James Collins: Nutrition for the Elite Footballer

James Collins: Nutrition for the Elite Footballer

Practical considerations in Elite Football

James Collins a Sport Nutritionist at CHHP and for Arsenal Football Club collaborates with Ian Rollo, Senior Scientist at Gatorade Sports Science Institute to analyse and advise on nutrition for the Elite Footballer.

Key Points

    • The diet for football must first meet the energy needs of day-to-day training. Carbohydrate intake should be prioritized to ensure players have appropriate energy for intense training and match performances. Protein-based recovery strategies allow players muscles to adapt to the training stimulus.
    • Match days regularly provide the greatest challenge. Players need to practice strategies in training before adopting in competition. With congested fixture schedules, post-match recovery is vital and some innovation is required to meet nutrient targets whilst in transit.
    • The physique of a footballer can influence performance. Maintaining body fat and muscle mass within an optimal range can preserve power to mass ratio, allowing for more efficient movement during training and matches.
    • Appropriate use of sports nutrition products to meet fuelling and recovery needs should be governed by a robust sports nutrition policy.
    • Ongoing education is an integral part of the sports nutrition service. This should consist of face-to-face work with players, coaches and other educational touch points to create the nutritional culture at the club


Nutrition plays an important part in maintaining players’ health and positively affecting performance. At the elite level, top professionals can play up to 50 games a season, which for some, includes substantial worldwide travel for Champions League or national team fixtures. Elite players will typically play 1-2 games a week. Thus, training cycles are carefully periodised to stress energy systems and maintain fitness levels, whilst preventing accumulation of fatigue, which could lead to an increased risk of illness and injury (Dupont et al., 2010; Carling et al., 2012).

Football is an intermittent sport, with elite players performing low-intensity movements for more than 70% of the game, interspersed with approximately 150-250 intense actions (Rampinini et al., 2007). Elite players can cover distances up to but rarely exceeding 13 km in a competitive match (Mohr et al., 2003). Both anaerobic and aerobic energy systems are heavily utilized, with an overall energy cost of approximately 2,000 kcal during a match depending on individual body composition and distance covered (Bangsbo, 2014; Bangsbo et al., 2006). Interestingly, the last five seasons have seen an increase in distance covered at high-intensity during Champions League matches. Furthermore, of note, is that the Champions League has resulted in a greater incidence of fixture congestion and consequently a higher rate of muscle injury (Bengtsson et al., 2014).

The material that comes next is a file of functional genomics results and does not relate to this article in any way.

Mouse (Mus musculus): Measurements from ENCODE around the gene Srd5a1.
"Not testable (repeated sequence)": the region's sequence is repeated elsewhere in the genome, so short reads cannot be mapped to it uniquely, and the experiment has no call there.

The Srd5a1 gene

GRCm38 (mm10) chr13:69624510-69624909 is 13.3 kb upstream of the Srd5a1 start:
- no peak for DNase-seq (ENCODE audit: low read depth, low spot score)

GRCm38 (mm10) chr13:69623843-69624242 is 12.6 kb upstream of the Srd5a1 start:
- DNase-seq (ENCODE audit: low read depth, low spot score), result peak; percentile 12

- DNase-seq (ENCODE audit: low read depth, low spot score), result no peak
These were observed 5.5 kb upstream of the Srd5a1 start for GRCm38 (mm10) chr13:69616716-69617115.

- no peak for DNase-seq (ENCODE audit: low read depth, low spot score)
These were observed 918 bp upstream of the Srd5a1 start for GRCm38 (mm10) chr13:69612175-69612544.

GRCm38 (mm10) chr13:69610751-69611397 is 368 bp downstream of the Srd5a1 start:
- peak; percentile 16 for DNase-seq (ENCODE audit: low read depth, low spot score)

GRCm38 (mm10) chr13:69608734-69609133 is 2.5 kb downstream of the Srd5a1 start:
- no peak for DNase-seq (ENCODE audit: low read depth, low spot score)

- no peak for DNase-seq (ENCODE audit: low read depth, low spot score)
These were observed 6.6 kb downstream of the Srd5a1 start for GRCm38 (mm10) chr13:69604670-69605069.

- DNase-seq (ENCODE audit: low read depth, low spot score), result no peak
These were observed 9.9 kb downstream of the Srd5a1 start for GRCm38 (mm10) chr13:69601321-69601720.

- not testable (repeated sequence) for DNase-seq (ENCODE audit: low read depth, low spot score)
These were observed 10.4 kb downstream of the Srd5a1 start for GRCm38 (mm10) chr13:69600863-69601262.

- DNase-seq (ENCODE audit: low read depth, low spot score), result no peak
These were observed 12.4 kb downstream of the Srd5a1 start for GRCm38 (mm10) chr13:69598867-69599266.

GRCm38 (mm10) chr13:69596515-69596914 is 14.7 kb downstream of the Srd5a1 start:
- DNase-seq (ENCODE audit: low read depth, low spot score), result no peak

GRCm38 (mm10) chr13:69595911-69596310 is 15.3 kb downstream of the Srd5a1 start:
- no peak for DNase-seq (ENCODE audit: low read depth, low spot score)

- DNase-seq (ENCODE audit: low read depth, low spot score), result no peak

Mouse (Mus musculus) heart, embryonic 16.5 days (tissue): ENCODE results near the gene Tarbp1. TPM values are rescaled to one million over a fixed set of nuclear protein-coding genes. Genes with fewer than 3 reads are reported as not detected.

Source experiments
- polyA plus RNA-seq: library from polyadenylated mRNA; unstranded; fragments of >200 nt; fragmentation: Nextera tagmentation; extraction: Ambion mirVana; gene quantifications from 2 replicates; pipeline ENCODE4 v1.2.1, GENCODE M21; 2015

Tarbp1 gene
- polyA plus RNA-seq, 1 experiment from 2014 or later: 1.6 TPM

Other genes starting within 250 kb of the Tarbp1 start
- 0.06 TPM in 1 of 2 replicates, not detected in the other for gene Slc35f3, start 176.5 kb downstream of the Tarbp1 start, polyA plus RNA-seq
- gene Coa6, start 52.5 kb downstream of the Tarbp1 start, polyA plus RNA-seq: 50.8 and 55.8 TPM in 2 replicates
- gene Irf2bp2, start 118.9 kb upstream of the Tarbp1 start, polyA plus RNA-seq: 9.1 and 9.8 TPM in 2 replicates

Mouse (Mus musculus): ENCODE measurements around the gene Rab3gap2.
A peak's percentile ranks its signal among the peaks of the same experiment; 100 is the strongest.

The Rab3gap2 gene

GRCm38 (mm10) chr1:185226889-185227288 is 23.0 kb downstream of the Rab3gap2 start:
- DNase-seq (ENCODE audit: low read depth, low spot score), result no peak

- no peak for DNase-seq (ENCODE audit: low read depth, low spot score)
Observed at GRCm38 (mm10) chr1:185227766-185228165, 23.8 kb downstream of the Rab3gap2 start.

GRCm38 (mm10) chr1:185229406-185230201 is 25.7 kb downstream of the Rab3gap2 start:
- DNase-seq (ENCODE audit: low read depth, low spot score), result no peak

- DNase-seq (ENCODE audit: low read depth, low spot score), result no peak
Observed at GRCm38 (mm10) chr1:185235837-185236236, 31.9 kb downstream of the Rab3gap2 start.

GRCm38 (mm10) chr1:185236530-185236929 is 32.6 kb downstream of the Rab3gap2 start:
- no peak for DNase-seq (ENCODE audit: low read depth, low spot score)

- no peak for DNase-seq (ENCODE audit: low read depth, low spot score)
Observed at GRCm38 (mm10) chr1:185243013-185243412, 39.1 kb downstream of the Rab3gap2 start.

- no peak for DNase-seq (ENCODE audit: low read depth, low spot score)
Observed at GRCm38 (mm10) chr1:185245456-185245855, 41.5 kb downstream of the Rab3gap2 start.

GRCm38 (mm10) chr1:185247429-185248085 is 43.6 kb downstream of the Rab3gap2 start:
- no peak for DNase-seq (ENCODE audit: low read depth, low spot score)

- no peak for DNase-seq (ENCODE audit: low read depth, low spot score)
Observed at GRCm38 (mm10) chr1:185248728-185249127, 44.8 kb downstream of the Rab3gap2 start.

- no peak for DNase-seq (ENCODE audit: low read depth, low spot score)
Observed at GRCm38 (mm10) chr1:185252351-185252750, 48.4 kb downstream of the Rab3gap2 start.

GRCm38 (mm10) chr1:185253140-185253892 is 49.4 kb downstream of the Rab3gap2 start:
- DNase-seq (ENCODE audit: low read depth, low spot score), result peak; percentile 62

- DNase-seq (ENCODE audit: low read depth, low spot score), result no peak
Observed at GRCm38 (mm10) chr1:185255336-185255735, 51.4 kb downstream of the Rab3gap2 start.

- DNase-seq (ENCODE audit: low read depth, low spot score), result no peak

Due to the unique physical demands of football, carbohydrate stores (liver and muscle glycogen) are the most important for energy production. Appropriate carbohydrate intake before, during and after exercise ensures players have appropriate energy for training and matches. Consistent recovery strategies allow players’ muscles to recover quickly in the hours post-exercise and adapt to the training stimulus longer term. Food and fluid intake at the right timing can improve player “robustness” decreasing the risk of illness and injury. During periods of fixture congestion, players with limited recovery time are at risk of not fully restoring various physiological parameters affected by match play, such as muscle glycogen content, sarcoplasmic reticulum function and maximal voluntary contraction force (Krustrup et al., 2011). This will ultimately limit the players’ ability to sprint, jump and perform repeated intense exercise (Yo- Yo intermittent recovery test level 2) (Rollo et al., 2014a). During mid-season, the strain of domestic and international matches with travel can reduce recovery time and negatively impact the players’ “readiness to perform.” This is where nutrition strategies need to be integrated with other recovery modalities to have a pivotal role in muscular recovery and must take into account the stresses of training and competition. Thus, the sports nutritionist or sports dietitian has a varied role working within professional football. Understanding the key scientific principles helps to deliver nutrition support in team sports. However, understanding the cultural landscape of football is of utmost importance if the nutritionist is to ultimately impact on behaviour change and performance.

Fundamentally, the nutritionist determines the overall sports nutrition philosophy at the club, which supports the club’s training and performance outcomes. From a team perspective, nutrition strategy encompasses match/training day preparation/recovery, hydration, body composition, travel, food service and supplementation. On an individual level the sports nutritionist consults with players, working to shape their diet to support their health and performance. Primarily, this involves educating and up-skilling players to understand the science behind their dietary strategies (e.g., timing, type and quantity of food). As part of the ongoing support with players, effective monitoring of outcomes of dietary status is crucial. This is because any ongoing issues in these areas, i.e., nutrient status, recovery, body composition and hydration can negatively impact a players training adaptation or match performance. To this end, the following article will aim to provide an insight into how sports nutrition is implemented to improve football performance through the lens of practitioners working in the professional game.

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Practical Considerations in Elite Football | [James Collins | Ian Rollo ]